In a covert observational research, study participants were deemed to have good ethical practice if they met the criteria listed below while being observed by data collectors. He/she had neat and clean gown and clothing appropriate for the working environment, clean hand and shortened hair and nails, facial expression appropriate for the situation, clear nursing diagnoses recorded in the registration book, timely administration of ordered medication, punctual and application of nursing process for each client. Participants in the study were deemed to have poor ethical practice if they displayed any of the following during observations: wear dirty gown and clothes that were inappropriate for the working environment; inappropriate hair, nails, and hands; inappropriate language used while providing care; inappropriate facial expressions; unclear nursing diagnoses recorded in the registration book; a poorly organized nursing care plan, untimely administration of ordered medication and unpunctual (late 10–30 minutes from hospital work starting hours).


Socio-Demographic Characteristics

This study was completed with 413 study participants with a 97.86% response rate. And, 53.3% of the study participants are females, 45.8% with being between the ages of 20 and 30 years (see Table 1).

Table 1 Sociodemographic Characteristics of Professional Nurses Working in Public Hospitals of Gurage Zone, SNNPR, Ethiopia, 2022

The current study’s findings show that, 55.7% of the nursing practitioners had adequate awareness of the nursing code of ethics. Even though there were not many participants in the research who had good knowledge overall, several of the items had greater outcomes when each of the knowledge’s component parts was looked at separately. For instance, it was found that a higher proportion of nursing staff were aware of the patient’s right to respectful treatment (100%) and the patient’s right to receive complete and up-to-date information about his diagnosis, treatment, and prognosis from his care provider (94.9%) (Table 2 and Figure 1).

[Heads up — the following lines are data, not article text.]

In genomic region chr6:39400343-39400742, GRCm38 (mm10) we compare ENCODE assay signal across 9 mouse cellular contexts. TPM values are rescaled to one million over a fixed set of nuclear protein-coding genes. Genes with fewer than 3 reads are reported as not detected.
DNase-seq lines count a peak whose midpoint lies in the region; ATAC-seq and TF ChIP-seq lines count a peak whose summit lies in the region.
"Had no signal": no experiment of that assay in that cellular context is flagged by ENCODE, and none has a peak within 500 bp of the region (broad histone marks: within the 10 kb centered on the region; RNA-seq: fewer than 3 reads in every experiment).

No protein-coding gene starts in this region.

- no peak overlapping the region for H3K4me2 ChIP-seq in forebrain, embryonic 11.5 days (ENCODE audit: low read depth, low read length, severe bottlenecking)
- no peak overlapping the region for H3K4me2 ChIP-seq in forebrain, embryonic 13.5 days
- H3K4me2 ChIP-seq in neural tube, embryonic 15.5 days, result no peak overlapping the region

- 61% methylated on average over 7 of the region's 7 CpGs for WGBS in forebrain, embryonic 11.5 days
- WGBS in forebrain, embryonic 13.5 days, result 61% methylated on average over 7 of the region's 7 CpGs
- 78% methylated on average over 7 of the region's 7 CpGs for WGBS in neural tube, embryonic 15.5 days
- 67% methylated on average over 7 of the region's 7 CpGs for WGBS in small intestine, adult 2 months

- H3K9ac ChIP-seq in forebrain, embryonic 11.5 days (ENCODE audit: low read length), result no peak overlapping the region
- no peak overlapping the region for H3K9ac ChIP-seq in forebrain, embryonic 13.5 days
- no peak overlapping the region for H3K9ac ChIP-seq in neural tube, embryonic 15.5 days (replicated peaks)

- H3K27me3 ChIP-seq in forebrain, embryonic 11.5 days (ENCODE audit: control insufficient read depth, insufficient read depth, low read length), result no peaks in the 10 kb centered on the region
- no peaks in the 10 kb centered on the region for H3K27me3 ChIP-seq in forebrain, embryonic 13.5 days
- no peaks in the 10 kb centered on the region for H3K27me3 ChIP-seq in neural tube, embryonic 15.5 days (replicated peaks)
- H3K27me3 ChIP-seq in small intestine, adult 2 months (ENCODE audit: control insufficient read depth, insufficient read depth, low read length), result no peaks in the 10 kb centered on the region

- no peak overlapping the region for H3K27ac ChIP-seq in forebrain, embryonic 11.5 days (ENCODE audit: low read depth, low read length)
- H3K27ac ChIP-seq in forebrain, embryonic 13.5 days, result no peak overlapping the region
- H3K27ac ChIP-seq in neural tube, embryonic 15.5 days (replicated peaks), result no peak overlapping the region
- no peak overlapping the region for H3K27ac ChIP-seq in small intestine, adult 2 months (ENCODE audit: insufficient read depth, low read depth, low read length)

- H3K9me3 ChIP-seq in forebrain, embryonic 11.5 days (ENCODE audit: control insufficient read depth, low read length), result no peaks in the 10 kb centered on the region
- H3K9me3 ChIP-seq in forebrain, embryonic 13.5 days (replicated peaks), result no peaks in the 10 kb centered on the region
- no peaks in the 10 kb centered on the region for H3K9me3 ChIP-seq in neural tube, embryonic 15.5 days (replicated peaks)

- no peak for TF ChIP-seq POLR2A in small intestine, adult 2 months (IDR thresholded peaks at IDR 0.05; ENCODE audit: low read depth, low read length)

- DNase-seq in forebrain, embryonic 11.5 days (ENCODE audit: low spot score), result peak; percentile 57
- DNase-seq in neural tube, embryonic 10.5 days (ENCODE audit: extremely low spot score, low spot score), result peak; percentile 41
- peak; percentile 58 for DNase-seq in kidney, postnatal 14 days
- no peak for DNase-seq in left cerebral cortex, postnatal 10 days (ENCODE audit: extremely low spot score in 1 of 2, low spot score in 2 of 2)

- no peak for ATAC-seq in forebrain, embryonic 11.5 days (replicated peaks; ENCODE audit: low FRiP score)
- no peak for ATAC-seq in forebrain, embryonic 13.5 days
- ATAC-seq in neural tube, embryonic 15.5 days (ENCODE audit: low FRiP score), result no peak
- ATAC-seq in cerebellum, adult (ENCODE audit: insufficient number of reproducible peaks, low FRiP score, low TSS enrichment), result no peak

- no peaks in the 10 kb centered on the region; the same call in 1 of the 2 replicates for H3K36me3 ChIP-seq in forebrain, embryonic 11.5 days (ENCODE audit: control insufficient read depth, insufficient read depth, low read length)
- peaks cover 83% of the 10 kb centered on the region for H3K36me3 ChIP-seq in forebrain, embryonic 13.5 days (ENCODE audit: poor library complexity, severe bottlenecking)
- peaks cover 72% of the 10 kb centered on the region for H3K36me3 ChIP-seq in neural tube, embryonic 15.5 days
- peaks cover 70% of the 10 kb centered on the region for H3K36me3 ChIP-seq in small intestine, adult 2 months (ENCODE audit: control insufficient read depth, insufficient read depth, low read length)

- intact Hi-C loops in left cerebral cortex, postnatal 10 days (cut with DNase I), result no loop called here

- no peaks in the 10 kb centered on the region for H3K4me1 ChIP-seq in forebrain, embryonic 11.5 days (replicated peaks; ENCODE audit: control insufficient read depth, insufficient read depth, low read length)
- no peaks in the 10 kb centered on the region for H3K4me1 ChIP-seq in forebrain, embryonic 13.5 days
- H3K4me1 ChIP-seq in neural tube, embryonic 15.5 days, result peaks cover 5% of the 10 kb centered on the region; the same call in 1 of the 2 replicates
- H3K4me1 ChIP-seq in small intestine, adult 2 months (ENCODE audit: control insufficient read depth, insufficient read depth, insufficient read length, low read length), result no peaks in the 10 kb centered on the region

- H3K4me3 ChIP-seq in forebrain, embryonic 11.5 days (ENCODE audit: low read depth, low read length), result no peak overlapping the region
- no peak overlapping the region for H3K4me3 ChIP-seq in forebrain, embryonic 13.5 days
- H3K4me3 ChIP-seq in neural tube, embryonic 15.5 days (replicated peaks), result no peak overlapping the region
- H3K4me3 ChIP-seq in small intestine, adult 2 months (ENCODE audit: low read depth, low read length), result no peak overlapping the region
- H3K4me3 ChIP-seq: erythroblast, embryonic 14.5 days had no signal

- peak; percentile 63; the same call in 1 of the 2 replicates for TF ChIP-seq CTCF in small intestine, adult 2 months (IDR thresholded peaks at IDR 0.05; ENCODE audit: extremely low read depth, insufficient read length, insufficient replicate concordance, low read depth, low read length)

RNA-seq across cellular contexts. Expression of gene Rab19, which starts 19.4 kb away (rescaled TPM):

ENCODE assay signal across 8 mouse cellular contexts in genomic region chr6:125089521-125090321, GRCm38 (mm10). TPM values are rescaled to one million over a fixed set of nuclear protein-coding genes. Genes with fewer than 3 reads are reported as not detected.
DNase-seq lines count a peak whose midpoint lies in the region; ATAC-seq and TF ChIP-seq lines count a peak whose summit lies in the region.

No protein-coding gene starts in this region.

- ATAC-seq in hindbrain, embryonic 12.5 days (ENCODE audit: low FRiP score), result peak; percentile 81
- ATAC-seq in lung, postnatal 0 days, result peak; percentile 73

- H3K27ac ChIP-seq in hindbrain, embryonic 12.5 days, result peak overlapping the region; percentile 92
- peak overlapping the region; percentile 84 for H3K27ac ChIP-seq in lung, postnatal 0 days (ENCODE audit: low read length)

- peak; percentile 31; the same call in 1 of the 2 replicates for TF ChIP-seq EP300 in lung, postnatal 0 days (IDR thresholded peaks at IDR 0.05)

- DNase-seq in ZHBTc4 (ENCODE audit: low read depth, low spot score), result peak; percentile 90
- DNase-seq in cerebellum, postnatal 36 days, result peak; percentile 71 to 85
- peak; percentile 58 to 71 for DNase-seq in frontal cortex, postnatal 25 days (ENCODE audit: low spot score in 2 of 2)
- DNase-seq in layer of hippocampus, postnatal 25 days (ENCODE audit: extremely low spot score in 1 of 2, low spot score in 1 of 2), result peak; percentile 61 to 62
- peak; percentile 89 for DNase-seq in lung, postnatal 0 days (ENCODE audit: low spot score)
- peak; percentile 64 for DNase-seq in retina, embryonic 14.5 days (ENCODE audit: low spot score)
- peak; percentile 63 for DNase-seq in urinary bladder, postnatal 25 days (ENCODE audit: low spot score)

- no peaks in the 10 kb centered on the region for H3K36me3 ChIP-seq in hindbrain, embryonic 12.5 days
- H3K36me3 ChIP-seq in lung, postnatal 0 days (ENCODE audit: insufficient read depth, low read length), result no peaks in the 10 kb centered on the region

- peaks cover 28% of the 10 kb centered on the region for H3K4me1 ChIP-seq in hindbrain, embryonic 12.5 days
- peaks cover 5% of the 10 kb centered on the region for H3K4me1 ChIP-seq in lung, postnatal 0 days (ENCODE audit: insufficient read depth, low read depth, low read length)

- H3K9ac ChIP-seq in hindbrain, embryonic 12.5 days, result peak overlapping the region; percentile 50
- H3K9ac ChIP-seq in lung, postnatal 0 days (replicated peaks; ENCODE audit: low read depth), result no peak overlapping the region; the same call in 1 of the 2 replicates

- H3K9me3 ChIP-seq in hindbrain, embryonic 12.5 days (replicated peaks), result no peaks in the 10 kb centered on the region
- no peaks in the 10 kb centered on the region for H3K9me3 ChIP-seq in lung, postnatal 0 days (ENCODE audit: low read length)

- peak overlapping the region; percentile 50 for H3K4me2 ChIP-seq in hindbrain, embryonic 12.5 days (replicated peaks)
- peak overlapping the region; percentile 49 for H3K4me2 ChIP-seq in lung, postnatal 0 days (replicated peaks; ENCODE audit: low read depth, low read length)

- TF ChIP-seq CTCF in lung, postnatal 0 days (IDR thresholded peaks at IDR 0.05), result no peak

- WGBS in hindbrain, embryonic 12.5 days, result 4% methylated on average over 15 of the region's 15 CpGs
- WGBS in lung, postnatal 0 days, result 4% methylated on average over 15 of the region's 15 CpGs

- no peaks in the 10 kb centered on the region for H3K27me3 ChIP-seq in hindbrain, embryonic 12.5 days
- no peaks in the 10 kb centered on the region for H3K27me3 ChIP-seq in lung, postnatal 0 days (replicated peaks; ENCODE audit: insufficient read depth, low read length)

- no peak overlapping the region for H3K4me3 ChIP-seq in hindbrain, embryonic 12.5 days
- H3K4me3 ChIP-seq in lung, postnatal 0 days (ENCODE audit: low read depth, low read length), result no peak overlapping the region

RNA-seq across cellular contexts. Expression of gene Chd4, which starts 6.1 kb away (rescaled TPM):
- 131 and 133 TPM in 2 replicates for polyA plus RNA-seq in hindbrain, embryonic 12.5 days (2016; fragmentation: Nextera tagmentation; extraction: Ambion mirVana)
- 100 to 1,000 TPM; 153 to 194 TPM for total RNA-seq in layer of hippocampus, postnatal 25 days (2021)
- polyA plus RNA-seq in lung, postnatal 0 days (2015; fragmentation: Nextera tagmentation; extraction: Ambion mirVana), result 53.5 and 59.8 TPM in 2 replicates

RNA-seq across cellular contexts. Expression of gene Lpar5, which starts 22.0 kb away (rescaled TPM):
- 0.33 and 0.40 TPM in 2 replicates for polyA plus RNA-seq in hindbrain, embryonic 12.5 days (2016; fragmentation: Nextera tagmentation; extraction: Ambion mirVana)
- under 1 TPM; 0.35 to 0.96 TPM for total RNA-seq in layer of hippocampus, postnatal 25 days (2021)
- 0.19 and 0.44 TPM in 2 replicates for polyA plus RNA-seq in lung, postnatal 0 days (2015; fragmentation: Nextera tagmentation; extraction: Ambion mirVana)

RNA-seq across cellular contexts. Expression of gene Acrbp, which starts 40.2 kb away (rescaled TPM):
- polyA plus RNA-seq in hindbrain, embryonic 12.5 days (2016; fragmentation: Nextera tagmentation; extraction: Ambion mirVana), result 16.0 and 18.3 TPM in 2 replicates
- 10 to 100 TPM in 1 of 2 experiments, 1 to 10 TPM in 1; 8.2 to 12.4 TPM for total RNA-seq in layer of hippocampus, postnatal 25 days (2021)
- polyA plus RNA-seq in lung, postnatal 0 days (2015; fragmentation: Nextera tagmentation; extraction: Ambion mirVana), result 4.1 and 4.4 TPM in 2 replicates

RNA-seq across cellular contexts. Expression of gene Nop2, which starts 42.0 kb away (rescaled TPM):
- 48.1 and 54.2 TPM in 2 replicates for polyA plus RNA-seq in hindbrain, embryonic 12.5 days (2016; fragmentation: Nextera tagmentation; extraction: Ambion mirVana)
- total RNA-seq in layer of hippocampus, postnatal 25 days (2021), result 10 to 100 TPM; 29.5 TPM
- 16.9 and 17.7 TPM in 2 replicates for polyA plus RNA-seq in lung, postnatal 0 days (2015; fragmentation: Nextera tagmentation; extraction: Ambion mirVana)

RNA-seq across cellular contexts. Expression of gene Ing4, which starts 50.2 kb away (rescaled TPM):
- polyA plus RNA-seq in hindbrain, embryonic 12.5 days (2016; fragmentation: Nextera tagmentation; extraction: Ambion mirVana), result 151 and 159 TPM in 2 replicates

Table 2 Distribution of Knowledge on Ethical Codes of Nursing Among Professional Nurses Working in Public Hospitals of Gurage Zone, SNNPR, Ethiopia, 2022

Figure 1 Knowledge of nursing professionals towards nursing code of ethics working in public hospitals of Gurage zone, SNNPR, Ethiopia, 2022 (n=413).

According to the current study’s findings, 46% of the nursing professionals had good attitudes regarding the nursing code of ethics. When each of the various components of attitude was looked at, similar lower findings were also observed in almost all of the items (Table 3 and Figure 2).

Table 3 Attitude of Professional Nurses on Ethical Codes of Nursing Working in Public Governmental Hospitals of Gurage Zone, SNNPR, Ethiopia, 2022